Devising Theatre: 7 Quick Tips for Your First Devising Project

Written by Ashleigh Gardner

November 14, 2018

If you’re thinking of creating a devised theatre piece, take a look at the suggestions below.

1. What is devising?

“Devising” is a process in which the entire creative team of a show develops a show collaboratively. Sometimes, there isn’t even a script to begin with (in this case, a script may be written based on improvised scenes), and sometimes there is a script (in this case, the ensemble and director work together to make decisions regarding blocking, music choices, and/or costume and makeup choices). Creating a devised theatre piece allows creativity to blossom from multiple sources in a space which is usually dominated by a single person: the director. In the case of devising theatre, the director is a facilitator that encourages the birth of ideas from the minds and hearts of actors and designers. It also encourages a higher level of personal investment in the project since so many people’s ideas are present and utilized.

2. Where do I start with a devised piece?

Most devised theatre pieces are about making a show that centers around a larger concept: love, envy, bravery, education, loneliness, family. Devised pieces can be rooted in a story a performer tells during a rehearsal or a news broadcast on television or radio. Improv games, Viewpoints exercises, or group brainstorming are great ways to get some scene ideas in the air.

If your devised theatre piece is based on an already existing text like the Odyssey, a Shakespearean play, or another public domain text, you can use Viewpoints to come up with a few blocking, movement, or sound moments your cast may want to include in the final production.

(You can find the Viewpoints book by Anne Bogart and Tina Landau here.)

3. Understand your source material and be passionate about its themes, messaging, and story.

There’s one thing that’s for certain: it’s always harder to work on a project when you’re not passionate about it. So get passionate! Ask yourself and your collaborators why they care so much about the devised theatre piece they’re creating. How does it resonate within their lives? And if the devised piece is from an existing text, make sure all collaborators are familiar enough with the source material that they can discuss it in depth when necessary. After all, it’s easier to collaborate when everyone is already on the same page.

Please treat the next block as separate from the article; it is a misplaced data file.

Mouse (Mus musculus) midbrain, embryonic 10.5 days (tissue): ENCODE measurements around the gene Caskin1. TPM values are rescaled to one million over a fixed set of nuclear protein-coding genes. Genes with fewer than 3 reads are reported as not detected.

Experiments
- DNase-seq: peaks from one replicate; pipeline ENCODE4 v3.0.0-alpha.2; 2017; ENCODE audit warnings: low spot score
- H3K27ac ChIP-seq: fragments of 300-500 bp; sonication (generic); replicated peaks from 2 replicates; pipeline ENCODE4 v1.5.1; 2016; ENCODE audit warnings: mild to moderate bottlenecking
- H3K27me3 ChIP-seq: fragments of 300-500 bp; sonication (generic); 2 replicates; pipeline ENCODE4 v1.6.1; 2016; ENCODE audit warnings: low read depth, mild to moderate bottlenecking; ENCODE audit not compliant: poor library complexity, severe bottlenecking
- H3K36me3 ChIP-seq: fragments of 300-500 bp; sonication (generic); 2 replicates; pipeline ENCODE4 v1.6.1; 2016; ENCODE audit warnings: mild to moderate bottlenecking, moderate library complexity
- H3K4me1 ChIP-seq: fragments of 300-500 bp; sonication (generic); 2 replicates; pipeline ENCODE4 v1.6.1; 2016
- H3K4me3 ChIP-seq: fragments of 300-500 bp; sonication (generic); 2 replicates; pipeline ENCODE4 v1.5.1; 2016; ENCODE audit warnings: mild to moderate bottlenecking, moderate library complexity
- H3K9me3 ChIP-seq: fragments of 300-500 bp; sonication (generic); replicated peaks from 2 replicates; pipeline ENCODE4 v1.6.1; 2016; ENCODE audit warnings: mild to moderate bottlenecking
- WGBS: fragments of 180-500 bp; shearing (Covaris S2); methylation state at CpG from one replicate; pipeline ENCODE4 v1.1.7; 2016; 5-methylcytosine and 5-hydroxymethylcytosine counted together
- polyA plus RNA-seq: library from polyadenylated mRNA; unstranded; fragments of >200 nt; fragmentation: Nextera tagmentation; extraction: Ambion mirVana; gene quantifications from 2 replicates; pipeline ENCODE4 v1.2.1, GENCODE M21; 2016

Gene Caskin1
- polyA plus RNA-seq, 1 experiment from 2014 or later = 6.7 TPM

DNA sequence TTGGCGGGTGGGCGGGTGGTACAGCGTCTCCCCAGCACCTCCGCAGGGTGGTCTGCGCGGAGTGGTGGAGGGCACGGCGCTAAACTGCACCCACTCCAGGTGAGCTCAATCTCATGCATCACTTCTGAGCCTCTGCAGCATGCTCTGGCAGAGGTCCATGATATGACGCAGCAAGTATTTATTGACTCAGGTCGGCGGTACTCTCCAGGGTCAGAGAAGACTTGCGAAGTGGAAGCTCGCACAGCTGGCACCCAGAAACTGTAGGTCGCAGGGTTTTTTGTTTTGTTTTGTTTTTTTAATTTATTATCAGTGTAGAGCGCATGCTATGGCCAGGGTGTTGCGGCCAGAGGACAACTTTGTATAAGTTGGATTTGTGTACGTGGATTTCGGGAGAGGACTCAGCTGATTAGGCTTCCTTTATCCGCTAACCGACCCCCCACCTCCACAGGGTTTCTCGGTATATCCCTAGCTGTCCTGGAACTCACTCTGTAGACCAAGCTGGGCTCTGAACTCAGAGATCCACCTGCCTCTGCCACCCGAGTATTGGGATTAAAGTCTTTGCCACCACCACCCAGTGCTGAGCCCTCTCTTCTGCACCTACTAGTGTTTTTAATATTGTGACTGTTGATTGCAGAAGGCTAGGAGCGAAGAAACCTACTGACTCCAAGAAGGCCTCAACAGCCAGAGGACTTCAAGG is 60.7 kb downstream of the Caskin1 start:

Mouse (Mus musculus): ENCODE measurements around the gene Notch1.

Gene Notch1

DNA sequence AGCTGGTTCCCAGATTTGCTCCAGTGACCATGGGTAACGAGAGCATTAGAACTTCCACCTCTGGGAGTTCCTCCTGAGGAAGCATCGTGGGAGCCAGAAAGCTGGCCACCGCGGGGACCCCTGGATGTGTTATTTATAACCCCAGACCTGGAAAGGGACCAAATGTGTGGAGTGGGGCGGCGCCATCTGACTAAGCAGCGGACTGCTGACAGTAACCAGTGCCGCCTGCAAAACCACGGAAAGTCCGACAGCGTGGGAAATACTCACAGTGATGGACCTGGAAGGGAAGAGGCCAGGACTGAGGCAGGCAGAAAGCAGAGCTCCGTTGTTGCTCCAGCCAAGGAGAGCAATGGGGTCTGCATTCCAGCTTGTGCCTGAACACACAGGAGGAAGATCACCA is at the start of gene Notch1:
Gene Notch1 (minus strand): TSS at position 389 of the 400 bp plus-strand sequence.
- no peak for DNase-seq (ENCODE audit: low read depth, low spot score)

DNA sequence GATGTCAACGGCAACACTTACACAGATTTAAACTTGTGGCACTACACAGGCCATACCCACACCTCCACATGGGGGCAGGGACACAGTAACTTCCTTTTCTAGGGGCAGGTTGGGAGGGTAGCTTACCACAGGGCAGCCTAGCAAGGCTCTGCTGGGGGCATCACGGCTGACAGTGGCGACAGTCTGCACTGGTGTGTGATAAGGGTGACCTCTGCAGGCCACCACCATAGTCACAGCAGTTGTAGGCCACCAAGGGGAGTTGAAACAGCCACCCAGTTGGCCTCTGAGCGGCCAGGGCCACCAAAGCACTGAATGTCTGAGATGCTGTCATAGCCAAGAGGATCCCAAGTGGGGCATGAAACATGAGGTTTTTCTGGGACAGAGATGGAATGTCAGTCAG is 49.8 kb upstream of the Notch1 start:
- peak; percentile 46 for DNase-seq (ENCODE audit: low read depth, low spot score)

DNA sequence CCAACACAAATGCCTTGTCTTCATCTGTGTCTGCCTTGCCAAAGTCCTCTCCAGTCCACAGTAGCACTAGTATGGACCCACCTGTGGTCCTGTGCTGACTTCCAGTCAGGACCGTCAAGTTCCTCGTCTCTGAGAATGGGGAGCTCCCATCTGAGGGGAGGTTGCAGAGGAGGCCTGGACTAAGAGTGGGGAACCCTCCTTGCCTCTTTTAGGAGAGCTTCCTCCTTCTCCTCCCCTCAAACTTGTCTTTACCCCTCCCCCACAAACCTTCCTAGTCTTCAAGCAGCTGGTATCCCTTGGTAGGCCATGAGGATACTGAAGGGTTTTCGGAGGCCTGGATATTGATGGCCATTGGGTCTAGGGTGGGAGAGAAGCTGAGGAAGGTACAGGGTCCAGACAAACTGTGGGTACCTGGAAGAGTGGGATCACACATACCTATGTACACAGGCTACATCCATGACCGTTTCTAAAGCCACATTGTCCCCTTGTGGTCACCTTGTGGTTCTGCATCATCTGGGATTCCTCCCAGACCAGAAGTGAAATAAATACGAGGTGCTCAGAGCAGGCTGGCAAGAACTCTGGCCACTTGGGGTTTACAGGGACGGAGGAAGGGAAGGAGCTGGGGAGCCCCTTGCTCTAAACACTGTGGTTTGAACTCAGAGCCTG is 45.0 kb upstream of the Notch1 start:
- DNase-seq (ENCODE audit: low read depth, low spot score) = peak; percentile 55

4. Be open to receiving ideas from everyone.

Sometimes it can be difficult to accept other people’s ideas when they don’t immediately mesh with our own. However, it’s important to remember that everyone comes from different experiences and backgrounds. Someone might bring something to the metaphorical table that may end up being a huge part of the devised piece. For example, a performer may offer up the idea that a tango might work well for one scene, even though ballroom dancing isn’t at all included in any other part of the devised story. This idea may help other performers tap into their own interest in dance, and they might offer up similar ideas (swing dance, foxtrot, waltz) in later devising sessions, culminating in a show that uses ballroom dance to express the personalities of different characters.

5. Don’t throw out anybody’s ideas.

This is a big one. As stated above, it’s important that we keep an open mind when devising theatre, so if an idea doesn’t work out now, keep it in a “bank” for future rehearsals. If a moment onstage isn’t working out, see if you can pull from this “bank” of set-aside ideas. You may be surprised at what works!

6. Remember that everyone works differently.

Not everyone is used to being asked for their ideas or opinions, so don’t be surprised if not everyone speaks up or offers ideas. They may be like me  — comfortable being told what’s expected of them onstage and running within those boundaries. Instead of asking people right away what some of their ideas are, ask them to write them down on a piece of paper without their name (many young students are afraid of looking foolish, so this level of anonymity cushions that fear). Then, after reminding all collaborators that the rehearsal process is an open environment, read the papers out loud. Keep all ideas in the “bank”, and move forward with the ideas that feel like the most effective choices at the time. On the other hand, you may have performers that blossom in a devised theatre environment. If this is the case, encourage them to partner up with a performer who isn’t as active so that they can learn from one another.

Ashleigh Gardner received her M.A. in Literary, Cultural, and Textual Studies (with concentrations in Contemporary Film, Psychoanalytic Theory, and Gender Studies) and her B.A. in English Literature (with concentrations in Early American Literature, Victorian & Gothic Literature, and Feminisms), both from the University of Central Florida. She is a playwright, a Shakespearean trained actor, a dramaturge, and a photographer.